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FC and IP roadmaps
FC dominates storage networking, especially in the data center, and will likely continue to do so through 2008 when 8Gb/sec FC is expected to be ready for deployment, according to the Fibre Channel Industry Association (FCIA) roadmap. By then, 10Gb/sec Ethernet over copper will be generally available, but the performance difference alone may not be enough to convince many FC shops to switch to Ethernet.
"The difference in speed between 8Gb/sec FC and 10Gb/sec Ethernet isn't that important," says Arun Taneja, founder, president and consulting analyst at the Taneja Group, Hopkinton, MA. "FC has significantly lower latency compared to IP, so it can match the performance even if the speed is a bit slower." Few companies are expected to abandon FC SANs in favor of 10Gb/sec Ethernet based on such a relatively small speed advantage.
"FC is the incumbent technology," says Taneja. "Even if a new technology is logically superior on paper and even if the pricing favors the new technology, companies that have already stabilized on FC aren't going to switch."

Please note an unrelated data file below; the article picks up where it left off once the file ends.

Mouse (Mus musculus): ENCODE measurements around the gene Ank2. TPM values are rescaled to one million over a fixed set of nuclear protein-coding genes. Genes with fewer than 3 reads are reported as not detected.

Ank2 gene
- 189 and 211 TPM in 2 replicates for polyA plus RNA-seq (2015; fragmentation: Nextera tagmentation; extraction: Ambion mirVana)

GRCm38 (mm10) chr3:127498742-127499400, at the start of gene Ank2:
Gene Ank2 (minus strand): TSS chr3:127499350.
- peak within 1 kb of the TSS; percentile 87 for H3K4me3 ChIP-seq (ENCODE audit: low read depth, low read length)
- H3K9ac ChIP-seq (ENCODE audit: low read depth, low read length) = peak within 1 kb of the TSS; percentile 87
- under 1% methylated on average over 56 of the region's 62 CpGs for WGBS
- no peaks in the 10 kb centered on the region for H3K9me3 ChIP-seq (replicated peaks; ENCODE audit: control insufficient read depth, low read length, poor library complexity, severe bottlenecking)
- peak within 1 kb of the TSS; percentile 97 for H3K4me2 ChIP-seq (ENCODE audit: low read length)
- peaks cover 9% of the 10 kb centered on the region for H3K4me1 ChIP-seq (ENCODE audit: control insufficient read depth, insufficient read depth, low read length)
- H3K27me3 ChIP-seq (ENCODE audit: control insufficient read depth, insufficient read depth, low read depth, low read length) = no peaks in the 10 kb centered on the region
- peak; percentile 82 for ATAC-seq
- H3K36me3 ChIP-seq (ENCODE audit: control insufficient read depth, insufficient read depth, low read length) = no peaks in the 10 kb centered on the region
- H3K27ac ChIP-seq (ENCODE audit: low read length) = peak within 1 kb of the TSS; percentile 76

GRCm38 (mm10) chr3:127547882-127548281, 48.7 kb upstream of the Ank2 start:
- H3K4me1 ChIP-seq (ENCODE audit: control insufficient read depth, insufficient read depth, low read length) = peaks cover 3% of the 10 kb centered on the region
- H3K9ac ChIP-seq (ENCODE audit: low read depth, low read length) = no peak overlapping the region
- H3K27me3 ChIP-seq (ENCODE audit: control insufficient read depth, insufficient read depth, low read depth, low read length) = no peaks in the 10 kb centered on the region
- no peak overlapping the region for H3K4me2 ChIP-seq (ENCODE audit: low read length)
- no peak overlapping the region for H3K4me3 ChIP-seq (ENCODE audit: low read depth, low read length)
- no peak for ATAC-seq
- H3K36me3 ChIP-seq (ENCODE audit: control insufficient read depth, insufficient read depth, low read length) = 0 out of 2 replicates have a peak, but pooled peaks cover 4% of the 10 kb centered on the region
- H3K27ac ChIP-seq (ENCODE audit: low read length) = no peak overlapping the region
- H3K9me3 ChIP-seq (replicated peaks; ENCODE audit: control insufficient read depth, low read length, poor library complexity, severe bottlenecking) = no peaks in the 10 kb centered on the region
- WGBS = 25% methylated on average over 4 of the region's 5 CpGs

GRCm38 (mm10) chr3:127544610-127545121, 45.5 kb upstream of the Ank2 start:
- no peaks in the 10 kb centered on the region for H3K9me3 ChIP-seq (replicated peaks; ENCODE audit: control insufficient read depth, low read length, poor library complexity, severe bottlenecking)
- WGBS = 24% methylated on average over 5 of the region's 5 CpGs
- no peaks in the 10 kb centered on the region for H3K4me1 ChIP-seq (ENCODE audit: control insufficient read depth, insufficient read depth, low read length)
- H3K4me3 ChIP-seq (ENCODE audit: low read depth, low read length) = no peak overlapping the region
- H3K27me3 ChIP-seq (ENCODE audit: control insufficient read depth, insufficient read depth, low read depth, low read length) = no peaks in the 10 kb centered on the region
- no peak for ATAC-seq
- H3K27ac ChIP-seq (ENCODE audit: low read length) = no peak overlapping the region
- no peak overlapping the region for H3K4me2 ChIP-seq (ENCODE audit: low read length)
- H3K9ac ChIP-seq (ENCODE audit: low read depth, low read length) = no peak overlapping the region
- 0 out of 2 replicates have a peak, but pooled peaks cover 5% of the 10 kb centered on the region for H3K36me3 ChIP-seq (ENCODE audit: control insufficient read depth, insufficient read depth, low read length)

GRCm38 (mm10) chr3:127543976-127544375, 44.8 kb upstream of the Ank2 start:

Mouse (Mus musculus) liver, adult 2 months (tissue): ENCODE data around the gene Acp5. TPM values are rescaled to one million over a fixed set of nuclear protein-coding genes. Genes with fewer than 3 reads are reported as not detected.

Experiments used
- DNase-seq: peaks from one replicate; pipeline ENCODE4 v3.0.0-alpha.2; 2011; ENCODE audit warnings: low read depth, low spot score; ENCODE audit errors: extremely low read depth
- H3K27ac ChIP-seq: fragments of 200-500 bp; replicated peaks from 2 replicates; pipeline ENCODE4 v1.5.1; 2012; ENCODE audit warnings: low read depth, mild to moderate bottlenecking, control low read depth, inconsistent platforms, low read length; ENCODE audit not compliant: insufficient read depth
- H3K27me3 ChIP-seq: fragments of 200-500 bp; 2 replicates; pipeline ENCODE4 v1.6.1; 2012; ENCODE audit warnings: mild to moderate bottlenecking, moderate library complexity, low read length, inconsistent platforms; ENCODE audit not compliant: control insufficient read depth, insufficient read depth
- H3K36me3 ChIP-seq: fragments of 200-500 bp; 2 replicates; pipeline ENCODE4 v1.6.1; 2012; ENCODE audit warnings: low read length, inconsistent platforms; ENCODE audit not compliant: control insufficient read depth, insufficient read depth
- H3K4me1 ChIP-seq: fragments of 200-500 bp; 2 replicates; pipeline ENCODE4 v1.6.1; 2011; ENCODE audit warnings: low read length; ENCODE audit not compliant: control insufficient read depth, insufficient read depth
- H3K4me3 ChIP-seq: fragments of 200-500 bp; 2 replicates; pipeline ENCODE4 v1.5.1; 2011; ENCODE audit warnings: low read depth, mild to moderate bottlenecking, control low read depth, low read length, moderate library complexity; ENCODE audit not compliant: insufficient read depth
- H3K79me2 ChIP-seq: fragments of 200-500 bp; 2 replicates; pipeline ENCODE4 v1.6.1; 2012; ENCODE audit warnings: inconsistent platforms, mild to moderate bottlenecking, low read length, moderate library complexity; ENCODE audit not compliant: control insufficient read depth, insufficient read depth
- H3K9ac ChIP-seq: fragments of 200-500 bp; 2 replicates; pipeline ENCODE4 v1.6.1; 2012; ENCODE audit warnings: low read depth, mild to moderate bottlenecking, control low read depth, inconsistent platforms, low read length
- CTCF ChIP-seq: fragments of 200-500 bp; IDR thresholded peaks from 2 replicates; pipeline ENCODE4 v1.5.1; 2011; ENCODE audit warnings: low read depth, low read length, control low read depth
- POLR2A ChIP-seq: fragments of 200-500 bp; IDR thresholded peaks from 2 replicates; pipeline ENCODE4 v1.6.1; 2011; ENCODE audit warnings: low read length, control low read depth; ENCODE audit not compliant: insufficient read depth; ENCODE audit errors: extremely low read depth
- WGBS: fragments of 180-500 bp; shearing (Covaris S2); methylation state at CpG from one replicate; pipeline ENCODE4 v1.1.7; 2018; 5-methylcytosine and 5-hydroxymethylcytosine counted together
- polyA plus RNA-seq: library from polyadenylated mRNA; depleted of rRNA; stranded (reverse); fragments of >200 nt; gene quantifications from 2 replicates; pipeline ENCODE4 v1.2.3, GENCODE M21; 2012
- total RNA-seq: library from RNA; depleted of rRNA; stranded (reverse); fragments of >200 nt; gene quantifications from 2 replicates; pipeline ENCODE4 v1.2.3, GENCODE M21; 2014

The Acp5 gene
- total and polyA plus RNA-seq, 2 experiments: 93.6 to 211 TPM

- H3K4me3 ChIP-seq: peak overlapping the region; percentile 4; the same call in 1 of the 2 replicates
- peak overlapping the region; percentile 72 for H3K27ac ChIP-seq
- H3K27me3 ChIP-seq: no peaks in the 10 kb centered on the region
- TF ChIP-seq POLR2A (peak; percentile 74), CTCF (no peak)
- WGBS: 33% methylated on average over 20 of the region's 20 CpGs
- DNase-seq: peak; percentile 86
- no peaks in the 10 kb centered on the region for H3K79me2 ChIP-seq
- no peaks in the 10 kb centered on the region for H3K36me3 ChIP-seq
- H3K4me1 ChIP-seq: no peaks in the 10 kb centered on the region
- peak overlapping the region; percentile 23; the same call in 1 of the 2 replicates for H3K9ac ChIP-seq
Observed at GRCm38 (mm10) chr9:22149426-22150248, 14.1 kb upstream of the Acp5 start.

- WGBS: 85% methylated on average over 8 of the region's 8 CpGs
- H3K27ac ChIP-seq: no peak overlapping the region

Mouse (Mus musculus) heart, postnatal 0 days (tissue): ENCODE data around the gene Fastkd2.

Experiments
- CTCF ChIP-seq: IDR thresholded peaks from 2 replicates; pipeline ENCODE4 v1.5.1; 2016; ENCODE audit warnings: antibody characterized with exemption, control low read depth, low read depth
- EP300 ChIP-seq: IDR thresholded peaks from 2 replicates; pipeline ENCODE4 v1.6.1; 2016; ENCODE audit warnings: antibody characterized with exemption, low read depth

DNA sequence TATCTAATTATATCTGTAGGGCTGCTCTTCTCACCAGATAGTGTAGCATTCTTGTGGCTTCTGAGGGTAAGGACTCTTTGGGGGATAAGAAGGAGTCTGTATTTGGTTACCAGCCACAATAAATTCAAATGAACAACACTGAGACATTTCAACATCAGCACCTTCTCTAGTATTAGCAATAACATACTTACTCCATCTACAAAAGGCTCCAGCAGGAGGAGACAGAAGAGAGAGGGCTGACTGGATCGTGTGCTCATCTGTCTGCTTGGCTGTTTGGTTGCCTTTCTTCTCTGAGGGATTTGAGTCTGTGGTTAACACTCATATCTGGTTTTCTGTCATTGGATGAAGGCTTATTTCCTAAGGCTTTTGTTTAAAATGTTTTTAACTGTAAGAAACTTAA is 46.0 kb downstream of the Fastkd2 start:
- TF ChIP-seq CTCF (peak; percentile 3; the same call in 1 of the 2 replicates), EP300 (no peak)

In the case of Sun Health Corp., an expanding group of community hospitals headquartered in Sun City, AZ, faster performance for its 17TB picture archiving and communications system (PACS) over 10Gb/sec Ethernet is enough to tempt Micha Ronen to switch from FC. "If we could get 10Gb/sec Ethernet over copper wire and iSCSI, we could do quite a bit," says Ronen, Sun Health's PACS administrator and systems architect. This could boost performance fivefold over Sun Health's current 2Gb/sec FC links. With the need to archive a rapidly growing set of medical images, the extra bandwidth certainly wouldn't go to waste.
This was first published in February 2006